WARWICK, R.I. — For 15 years, Sherri Rosen-Mason has been focused on bringing diversity to the enrollment at Hillcrest, a boarding school in New Hampshire where she is head of admissions. She’s proud of her incremental success.
Then her bright, hardworking, white son is wait-listed at Yale University, while his mixed-race friend is accepted. The diversity dynamic changes.
“We’re not talking about diversity. We’re talking about you,” she says, now in fierce, protective-mother role.
That’s just the tip of the story in “Admissions,” playwright Joshua Harmon’s compelling comedy-drama, now in a not-to-be-missed production at Sandra Feinstein-Gamm Theatre.
This is not a play that allows us to take sides. All sides are true, and concurrent with the unfolding situations on stage, we keep adjusting our own attitudes. Gamm Artistic Director Tony Estrella has the perfect word to describe what goes on inside our heads: whiplash.
But what entertaining whiplash. Harmon’s writing is insightful, pointed — and funny. In her Gamm debut, Director Bryn Boice, associate artistic director of Commonwealth Shakespeare Company, gets the tone and texture of the action and the ideas just right, coming from a place of understanding for the characters and their feelings.
Moreover, the actors portraying those feelings could not be better. As Sherri Rosen-Mason, Deb Martin is the paradigm of a liberal New Englander, but when her intellectual ideals succumb to a personal situation involving her son, we empathize with her conflict. Martin gives an impeccable performance.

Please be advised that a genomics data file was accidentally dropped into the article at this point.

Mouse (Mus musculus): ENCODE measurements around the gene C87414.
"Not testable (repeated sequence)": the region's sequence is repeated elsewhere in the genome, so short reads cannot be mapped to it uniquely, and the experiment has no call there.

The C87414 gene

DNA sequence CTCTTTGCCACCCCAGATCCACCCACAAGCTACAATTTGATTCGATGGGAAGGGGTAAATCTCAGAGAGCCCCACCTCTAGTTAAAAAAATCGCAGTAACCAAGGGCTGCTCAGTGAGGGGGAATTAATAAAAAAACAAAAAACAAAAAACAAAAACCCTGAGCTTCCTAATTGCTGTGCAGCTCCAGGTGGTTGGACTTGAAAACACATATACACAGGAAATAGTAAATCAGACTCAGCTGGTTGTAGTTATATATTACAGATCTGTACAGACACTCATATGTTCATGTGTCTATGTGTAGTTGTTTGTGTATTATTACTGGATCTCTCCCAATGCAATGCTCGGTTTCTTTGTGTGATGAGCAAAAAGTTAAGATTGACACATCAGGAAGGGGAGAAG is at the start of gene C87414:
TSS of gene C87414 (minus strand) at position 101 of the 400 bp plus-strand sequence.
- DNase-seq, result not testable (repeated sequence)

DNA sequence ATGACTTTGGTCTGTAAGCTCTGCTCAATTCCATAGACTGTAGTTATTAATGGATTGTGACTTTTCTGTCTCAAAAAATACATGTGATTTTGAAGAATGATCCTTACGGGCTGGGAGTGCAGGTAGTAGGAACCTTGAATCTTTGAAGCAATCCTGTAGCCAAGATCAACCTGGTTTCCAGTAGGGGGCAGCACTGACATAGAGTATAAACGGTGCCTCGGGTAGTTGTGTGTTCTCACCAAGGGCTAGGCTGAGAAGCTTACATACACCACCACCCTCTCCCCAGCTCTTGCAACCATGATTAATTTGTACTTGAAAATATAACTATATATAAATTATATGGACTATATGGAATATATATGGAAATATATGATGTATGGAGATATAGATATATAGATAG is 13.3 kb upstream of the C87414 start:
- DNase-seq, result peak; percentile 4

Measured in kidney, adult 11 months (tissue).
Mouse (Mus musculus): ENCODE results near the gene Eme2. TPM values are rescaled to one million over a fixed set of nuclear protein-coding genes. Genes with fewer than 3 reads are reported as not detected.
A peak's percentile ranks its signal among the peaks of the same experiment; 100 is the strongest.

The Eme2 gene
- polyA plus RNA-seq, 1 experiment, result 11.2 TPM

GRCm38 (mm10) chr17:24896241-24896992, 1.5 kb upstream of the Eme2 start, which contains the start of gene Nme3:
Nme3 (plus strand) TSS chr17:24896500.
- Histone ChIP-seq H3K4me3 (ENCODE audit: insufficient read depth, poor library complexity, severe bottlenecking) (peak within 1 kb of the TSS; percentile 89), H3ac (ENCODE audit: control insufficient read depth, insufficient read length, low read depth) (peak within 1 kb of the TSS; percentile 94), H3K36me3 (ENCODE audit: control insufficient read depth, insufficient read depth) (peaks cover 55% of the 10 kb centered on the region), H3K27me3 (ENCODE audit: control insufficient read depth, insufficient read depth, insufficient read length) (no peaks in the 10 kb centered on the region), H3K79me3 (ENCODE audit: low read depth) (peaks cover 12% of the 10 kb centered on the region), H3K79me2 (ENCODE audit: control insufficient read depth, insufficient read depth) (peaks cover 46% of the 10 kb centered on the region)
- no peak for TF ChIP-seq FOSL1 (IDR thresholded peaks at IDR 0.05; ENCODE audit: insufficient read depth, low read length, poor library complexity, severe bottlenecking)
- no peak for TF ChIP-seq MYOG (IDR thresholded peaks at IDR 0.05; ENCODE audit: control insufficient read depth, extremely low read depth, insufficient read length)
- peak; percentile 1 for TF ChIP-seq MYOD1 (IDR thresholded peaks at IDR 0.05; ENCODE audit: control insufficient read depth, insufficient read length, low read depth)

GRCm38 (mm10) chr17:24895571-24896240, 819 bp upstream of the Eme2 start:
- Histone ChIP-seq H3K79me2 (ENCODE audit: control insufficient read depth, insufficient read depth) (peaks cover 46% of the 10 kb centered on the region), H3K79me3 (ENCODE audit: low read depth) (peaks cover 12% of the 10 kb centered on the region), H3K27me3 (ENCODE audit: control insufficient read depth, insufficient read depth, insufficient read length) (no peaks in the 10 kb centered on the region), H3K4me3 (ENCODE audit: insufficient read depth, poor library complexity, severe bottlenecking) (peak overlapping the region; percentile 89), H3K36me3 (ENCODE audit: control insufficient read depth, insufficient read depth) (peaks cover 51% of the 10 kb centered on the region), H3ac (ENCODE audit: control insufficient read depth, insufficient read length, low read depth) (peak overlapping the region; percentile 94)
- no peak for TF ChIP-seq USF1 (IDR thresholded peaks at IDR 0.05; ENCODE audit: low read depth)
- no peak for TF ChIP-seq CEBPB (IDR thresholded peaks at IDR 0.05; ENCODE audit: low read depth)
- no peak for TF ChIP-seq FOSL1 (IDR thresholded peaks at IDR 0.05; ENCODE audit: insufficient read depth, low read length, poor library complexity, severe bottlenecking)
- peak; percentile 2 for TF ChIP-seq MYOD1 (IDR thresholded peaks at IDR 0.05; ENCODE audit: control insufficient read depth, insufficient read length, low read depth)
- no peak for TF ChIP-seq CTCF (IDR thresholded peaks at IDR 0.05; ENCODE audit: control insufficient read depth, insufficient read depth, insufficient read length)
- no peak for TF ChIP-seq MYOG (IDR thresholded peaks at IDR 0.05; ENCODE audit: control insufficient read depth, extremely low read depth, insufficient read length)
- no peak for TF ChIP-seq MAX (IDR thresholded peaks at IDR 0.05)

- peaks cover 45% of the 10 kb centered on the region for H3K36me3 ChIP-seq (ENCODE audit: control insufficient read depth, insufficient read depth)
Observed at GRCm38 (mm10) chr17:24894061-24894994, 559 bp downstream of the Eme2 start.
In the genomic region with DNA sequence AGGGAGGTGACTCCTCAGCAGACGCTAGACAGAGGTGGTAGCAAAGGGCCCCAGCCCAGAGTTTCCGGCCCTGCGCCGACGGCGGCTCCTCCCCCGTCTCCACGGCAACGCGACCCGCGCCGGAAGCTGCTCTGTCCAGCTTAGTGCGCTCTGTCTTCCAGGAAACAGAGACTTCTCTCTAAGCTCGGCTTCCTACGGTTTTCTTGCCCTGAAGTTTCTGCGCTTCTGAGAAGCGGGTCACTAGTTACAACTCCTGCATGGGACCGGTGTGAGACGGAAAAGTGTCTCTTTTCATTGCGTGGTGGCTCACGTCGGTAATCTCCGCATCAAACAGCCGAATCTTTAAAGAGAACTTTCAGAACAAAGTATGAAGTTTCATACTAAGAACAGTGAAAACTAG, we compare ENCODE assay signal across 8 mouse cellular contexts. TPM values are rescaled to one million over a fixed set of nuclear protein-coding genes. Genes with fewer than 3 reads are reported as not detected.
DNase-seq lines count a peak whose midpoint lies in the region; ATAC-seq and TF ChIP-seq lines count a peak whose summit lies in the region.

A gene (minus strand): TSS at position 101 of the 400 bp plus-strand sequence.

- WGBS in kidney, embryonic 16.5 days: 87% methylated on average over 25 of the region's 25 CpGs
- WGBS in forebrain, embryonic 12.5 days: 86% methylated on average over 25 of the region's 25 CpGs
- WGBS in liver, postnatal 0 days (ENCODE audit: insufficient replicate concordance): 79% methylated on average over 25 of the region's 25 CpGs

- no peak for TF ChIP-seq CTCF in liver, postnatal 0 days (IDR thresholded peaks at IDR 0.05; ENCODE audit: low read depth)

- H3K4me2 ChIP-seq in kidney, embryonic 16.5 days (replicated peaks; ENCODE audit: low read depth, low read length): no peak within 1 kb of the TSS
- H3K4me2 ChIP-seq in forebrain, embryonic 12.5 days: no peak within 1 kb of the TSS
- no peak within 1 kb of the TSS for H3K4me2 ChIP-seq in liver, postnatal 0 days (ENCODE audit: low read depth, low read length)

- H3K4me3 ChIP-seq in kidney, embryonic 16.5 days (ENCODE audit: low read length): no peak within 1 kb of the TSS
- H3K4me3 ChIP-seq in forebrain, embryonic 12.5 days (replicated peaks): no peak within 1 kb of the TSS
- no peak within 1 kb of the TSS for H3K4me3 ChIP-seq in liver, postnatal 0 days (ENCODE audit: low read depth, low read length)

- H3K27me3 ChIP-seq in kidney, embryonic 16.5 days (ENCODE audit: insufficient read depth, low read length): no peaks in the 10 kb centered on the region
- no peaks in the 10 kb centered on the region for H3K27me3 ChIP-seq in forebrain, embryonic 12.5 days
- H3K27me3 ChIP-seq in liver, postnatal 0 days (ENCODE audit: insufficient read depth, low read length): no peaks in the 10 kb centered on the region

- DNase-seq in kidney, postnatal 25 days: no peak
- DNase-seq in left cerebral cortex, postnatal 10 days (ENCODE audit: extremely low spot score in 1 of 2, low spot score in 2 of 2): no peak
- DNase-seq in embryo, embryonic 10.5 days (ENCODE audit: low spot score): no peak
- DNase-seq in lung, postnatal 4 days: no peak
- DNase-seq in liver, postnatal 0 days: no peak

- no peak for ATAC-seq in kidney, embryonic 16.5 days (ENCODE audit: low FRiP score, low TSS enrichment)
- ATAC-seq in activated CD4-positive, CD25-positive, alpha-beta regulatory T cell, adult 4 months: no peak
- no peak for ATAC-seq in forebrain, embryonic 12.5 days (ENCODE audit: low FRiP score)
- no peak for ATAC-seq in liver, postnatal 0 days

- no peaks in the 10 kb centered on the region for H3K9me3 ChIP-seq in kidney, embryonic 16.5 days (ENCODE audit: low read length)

So does Jim O’Brien as Bill Mason, Sherri’s husband and the headmaster at Hillcrest. He is a little more laid back than his wife, but he also can be brutally direct, and O’Brien has a handle on all of Bill’s moods. Karen Carpenter plays Ginnie Peters, whose mixed-race son is the one accepted at Yale, and she brings life to the whole diversity issue from her family’s experiences.
Wendy Overly has a supporting role as Roberta, the Hillcrest staffer charged with assembling the recruitment brochure for Hillcrest. When Sherri complains Roberta hasn’t included enough students of color in photos for the brochure, Overly, in a welcome touch, makes the role her own by injecting innocent humor into Roberta’s indignation and her pragmatic score-keeping on ethnicities.
The actor who had theater goers buzzing after Sunday’s performance, however, is Jacob Osborne. A relatively recent graduate, ironically, of Yale University and a newcomer to the Gamm stage, he has the monumental task of playing Charlie Mason, Bill and Sherri’s wait-listed son. Charlie is transformed by the events in the story, and Osborne carries off the change with authenticity not necessarily written into the play. He delivers long segments of dialogue and as if he were speaking his own mind, while nailing the demeanor of a teenager.
Amanda Downing Carney’s costumes cannot be overlooked in creating the characters’ personalities. Patrick Lynch’s set design speaks to the Mason family’s privileged lifestyle but also easily accommodates scene changes without interrupting the flow of this roughly hour-and-40-minute production.
This play feels especially appropriate in the wake of the college-admissions scandal that’s been in the news since last March. But at its heart, this story is personal, and that’s what goes home with us.
Performances of “Admissions” continue through Feb. 9 at The Gamm, 1245 Jefferson Blvd. Tickets are $45, $55 and $65 and available at gammtheatre.org or by calling (401) 723-4266.